While it would be boring to list every metric an organization could use to measure their facility’s energy efficiency, we’ve compiled an extensive list of metrics that should help organizations determine how well they’re keeping their data centers green.
Here are some data center energy efficiency metrics that help us to understand which side needs to be optimized.
Data Center Infrastructure Efficiency (DCIE)
Data Center Infrastructure Efficiency (DCIE) measures the efficiency of data center infrastructure. It is calculated by dividing the total cost of resources consumed by a data center by the total IT load in kilowatts (kW).
DCIE = (Total IT Equipment Power)/(Total Facility Energy Consumed)
For example, if a data center has an IT load of 1000 kW and consumes $1.5M in resources, its DCIE will be 1.5M/1000 kW = 0.015 or 1.5%. The higher the DCIE, the better the infrastructure efficiency.
Power Usage Effectiveness (PUE)
Power Usage Effectiveness (PUE) measures how efficiently a data center uses energy. It is calculated by taking the total amount of power used by the facility and dividing it by the number of racks. When PUE is low, more of the facility’s power is used for computing functions instead of cooling and other overhead costs. The most effective data centers have PUEs below 1.25.
Data Center Efficiency Ratio (DER)
Data Center Efficiency Ratio (DER) is an important metric that helps measure a data center’s energy efficiency.
The DER formula is:
DER = Data Center Energy Usage / IT Equipment Energy Usage
Server Load Effectiveness (SLE)
Server Load Effectiveness (SLE) is a metric that illustrates how effectively a server distributes the load. SLE is calculated by dividing the amount of work done by a system by the time it takes to process that work and subtracting one from the result. It shows how many work units are handled per second.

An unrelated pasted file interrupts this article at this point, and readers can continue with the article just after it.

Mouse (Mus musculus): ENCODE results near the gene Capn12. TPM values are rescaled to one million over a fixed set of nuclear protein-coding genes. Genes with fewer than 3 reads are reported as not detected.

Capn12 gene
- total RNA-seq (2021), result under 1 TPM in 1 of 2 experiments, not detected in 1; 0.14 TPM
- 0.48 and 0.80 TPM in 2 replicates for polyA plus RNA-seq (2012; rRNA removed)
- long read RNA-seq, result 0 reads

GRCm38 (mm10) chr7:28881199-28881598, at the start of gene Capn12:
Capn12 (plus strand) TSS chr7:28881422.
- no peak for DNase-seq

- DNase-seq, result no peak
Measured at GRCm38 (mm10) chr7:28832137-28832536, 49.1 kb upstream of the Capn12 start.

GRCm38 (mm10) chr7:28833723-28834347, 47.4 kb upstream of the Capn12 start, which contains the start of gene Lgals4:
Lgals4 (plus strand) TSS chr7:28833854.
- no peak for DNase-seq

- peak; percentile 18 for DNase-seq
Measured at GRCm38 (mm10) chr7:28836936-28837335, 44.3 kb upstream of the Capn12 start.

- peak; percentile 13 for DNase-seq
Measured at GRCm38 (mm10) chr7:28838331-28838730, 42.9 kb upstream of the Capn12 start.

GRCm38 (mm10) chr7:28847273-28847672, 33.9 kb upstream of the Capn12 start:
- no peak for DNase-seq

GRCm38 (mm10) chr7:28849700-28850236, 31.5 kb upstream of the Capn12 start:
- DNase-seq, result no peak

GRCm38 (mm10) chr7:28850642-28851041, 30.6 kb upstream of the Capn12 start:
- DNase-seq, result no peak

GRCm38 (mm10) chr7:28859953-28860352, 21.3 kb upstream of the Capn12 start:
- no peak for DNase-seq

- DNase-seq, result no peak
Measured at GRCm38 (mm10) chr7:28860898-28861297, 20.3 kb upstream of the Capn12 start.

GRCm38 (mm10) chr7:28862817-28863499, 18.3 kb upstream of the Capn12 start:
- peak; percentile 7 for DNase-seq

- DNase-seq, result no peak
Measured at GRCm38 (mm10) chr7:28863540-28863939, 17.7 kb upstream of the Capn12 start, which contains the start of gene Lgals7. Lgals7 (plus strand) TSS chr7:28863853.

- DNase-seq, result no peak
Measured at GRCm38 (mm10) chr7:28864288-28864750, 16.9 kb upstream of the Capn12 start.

A higher SLE value means a system is more efficient in handling load. A lower SLE implies that a system needs more time to complete the same work.
SLE calculation: WU/T = SLE
- WU: Work Units
- T: Time is taken for the workload to execute
For example, if a server’s SLE is 92%, it means that, on average, it can process 92% of its tasks during peak load periods.
Energy Efficiency of a Data Center System (EECS)
The EECS of a data center system is an indicator of the energy efficiency of the data center system. The Energy Efficiency Ratio (EER) of a data center system is a common metric to measure the energy efficiency of a data center. It is often calculated by dividing the annual electricity consumption of the data center by its annual IT equipment power consumption.
The energy efficiency ratio (EER) indicates the relative thermal performance of a cooling device. Higher EERs are better because they indicate that more heat is being removed for each unit of energy input (i.e., greater thermal performance). For example, if two devices have an EER of 3 and 6, the first device is twice more efficient at removing heat than the second.
A more general term may be the Energy-Performance Ratio (EPR), which includes factors such as cooling energy, floor space, and environmental impacts in addition to electrical energy for IT equipment power consumption.